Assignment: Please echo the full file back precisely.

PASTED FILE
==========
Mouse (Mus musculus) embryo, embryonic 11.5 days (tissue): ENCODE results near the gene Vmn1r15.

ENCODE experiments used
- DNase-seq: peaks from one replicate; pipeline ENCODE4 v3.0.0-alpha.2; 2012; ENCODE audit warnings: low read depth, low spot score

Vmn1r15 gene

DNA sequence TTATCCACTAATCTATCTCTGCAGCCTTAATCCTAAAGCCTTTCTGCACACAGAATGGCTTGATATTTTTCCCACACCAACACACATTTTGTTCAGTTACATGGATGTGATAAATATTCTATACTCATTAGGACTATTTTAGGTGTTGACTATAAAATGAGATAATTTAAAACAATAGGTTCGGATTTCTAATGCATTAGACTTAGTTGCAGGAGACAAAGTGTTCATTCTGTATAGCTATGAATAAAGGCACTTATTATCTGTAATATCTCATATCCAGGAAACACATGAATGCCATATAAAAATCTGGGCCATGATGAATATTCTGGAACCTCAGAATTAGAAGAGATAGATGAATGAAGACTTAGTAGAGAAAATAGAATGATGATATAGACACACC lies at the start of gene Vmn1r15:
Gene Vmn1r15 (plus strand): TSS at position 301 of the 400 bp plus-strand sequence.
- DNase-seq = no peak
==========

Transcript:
Mouse (Mus musculus) embryo, embryonic 11.5 days (tissue): ENCODE results near the gene Vmn1r15.

ENCODE experiments used
- DNase-seq: peaks from one replicate; pipeline ENCODE4 v3.0.0-alpha.2; 2012; ENCODE audit warnings: low read depth, low spot score

Vmn1r15 gene

DNA sequence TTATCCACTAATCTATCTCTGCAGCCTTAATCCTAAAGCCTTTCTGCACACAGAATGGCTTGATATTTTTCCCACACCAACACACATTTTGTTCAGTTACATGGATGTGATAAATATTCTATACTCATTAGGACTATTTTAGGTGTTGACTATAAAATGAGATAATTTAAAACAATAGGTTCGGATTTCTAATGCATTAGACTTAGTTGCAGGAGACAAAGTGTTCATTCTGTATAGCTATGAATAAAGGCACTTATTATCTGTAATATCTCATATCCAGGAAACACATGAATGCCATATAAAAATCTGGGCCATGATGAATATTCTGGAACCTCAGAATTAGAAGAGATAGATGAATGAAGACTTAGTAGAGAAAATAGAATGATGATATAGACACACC lies at the start of gene Vmn1r15:
Gene Vmn1r15 (plus strand): TSS at position 301 of the 400 bp plus-strand sequence.
- DNase-seq = no peak